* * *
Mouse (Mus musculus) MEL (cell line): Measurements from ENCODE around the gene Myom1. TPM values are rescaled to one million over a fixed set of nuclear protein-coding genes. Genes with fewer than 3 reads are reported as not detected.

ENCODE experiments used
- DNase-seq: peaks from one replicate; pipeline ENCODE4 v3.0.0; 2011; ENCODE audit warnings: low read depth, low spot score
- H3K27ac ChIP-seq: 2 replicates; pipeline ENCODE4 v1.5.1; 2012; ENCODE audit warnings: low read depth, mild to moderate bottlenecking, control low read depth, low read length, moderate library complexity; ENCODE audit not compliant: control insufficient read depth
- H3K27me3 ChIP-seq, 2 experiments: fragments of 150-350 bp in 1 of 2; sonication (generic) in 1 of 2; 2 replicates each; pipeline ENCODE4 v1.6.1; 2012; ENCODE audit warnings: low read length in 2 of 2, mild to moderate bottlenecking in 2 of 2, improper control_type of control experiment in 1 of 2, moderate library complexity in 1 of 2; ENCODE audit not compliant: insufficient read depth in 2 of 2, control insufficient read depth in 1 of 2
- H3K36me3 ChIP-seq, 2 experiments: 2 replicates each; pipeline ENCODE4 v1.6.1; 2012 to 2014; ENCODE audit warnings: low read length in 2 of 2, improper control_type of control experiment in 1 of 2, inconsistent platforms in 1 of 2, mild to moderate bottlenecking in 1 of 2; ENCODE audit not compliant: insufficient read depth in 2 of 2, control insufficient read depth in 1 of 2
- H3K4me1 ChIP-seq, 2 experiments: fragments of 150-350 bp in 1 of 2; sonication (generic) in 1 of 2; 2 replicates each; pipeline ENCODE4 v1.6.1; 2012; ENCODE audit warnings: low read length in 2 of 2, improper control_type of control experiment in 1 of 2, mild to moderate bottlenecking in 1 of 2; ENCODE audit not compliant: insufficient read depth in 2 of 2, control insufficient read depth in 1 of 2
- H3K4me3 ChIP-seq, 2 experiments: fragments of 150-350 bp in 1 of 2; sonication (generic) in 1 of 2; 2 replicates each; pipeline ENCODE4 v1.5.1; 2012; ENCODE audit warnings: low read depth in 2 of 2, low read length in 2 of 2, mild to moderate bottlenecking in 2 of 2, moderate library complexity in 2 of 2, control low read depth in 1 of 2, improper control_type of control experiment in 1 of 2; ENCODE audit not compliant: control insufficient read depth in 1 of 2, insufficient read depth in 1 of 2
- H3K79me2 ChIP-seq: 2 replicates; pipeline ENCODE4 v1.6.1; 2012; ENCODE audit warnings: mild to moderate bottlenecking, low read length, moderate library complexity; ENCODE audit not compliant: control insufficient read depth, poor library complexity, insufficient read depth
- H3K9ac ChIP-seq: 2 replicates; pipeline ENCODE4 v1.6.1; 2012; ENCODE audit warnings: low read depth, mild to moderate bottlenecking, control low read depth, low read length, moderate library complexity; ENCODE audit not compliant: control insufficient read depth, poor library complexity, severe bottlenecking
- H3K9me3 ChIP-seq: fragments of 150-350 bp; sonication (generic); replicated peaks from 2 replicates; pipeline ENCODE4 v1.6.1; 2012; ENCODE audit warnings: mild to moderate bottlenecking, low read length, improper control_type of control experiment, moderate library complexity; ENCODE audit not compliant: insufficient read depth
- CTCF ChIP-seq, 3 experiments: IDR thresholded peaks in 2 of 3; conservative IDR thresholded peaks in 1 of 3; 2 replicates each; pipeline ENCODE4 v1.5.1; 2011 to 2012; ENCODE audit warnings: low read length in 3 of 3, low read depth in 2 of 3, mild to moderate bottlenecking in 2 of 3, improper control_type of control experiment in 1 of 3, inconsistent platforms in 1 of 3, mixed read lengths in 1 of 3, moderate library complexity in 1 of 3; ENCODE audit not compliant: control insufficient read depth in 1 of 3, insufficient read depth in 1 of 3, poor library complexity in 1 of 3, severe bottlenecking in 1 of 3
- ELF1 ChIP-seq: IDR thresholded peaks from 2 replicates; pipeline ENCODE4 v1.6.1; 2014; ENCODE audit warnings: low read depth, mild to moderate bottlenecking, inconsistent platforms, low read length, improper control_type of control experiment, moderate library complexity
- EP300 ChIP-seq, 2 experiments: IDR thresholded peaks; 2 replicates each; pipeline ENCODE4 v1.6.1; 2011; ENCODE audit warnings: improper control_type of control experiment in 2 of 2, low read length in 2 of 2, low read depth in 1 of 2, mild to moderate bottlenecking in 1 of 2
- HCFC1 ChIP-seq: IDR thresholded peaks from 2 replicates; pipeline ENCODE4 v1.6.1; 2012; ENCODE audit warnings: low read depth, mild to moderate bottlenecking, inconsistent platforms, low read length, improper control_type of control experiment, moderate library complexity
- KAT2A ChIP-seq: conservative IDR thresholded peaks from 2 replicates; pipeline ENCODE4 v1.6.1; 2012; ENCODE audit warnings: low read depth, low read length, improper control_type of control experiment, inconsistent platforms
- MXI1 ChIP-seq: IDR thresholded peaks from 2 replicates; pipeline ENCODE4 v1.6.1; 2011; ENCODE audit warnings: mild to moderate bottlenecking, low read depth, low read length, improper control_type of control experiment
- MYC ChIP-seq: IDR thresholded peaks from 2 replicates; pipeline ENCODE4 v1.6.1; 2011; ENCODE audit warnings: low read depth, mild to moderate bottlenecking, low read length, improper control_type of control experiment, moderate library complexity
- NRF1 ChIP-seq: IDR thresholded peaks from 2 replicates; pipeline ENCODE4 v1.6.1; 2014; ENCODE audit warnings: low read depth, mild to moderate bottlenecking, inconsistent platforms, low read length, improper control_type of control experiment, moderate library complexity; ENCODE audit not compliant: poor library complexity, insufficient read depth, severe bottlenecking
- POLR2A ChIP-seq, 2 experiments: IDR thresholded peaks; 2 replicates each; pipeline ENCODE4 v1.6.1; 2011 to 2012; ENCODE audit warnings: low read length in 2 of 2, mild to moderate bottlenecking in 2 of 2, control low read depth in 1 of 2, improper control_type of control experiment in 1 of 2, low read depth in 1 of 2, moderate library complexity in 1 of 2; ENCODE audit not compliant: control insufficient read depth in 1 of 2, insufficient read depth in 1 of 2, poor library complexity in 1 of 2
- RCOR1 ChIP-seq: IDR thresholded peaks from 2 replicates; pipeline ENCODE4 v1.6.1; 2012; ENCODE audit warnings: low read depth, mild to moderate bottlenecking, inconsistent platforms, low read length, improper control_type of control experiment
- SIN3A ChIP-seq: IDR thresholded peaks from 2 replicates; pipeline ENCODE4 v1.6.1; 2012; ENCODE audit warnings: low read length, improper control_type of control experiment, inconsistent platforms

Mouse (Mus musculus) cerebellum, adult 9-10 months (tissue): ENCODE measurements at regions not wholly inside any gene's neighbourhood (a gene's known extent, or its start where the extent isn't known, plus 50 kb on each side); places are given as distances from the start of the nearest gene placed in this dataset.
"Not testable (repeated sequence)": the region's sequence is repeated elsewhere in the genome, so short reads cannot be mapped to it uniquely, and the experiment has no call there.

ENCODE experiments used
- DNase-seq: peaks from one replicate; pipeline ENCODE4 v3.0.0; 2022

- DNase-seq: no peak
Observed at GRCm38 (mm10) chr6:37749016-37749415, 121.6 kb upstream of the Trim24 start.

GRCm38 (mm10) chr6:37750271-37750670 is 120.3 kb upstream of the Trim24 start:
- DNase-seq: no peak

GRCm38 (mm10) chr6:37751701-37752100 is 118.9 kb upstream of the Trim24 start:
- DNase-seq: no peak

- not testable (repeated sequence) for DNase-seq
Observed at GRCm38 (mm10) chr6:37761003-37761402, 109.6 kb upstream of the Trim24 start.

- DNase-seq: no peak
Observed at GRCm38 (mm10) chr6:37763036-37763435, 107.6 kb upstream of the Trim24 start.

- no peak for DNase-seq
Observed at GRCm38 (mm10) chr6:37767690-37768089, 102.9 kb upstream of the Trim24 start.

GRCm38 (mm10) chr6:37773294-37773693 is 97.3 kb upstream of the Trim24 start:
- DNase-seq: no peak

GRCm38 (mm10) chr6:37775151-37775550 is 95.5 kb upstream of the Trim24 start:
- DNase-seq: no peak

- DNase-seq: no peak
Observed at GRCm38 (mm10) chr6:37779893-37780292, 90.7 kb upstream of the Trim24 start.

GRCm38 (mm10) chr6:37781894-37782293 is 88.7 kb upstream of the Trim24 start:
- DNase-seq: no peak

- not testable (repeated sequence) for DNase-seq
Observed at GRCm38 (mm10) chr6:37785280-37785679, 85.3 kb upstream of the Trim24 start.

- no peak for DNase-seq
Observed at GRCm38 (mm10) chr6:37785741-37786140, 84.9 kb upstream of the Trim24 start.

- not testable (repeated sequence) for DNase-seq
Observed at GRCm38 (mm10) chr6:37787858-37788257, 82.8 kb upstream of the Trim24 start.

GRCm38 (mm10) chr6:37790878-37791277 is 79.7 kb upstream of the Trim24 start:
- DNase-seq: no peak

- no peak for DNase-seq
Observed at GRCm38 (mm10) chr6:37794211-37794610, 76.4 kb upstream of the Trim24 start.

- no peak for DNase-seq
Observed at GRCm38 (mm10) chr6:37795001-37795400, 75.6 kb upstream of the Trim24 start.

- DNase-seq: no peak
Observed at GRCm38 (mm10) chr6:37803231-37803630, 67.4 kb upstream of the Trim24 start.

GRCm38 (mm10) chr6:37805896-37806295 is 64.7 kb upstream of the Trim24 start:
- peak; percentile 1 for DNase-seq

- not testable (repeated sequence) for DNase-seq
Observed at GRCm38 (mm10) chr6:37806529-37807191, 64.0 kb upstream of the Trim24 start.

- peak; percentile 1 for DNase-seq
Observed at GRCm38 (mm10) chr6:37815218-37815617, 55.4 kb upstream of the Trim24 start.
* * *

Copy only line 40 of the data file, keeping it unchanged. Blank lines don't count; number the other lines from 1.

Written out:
- DNase-seq: no peak